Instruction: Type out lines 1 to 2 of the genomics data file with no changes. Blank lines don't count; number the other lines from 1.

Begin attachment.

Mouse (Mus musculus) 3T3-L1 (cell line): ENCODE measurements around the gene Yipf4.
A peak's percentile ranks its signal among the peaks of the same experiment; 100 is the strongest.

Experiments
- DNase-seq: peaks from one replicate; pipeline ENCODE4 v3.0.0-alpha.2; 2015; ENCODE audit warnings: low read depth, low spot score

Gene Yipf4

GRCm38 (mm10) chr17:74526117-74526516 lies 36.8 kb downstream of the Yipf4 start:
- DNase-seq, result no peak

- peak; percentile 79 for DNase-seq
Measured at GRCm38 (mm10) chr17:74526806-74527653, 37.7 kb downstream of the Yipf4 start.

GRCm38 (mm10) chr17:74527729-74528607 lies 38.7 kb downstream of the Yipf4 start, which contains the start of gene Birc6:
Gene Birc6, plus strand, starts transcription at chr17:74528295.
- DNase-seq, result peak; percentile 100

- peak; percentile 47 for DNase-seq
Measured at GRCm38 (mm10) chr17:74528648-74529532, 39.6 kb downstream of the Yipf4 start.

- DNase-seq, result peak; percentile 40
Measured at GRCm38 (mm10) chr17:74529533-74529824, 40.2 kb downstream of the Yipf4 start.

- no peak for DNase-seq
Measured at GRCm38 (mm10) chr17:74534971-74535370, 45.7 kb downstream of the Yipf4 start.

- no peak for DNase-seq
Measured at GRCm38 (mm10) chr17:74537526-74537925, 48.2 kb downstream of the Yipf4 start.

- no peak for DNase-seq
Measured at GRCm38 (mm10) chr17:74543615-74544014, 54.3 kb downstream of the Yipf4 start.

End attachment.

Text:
Mouse (Mus musculus) 3T3-L1 (cell line): ENCODE measurements around the gene Yipf4.
A peak's percentile ranks its signal among the peaks of the same experiment; 100 is the strongest.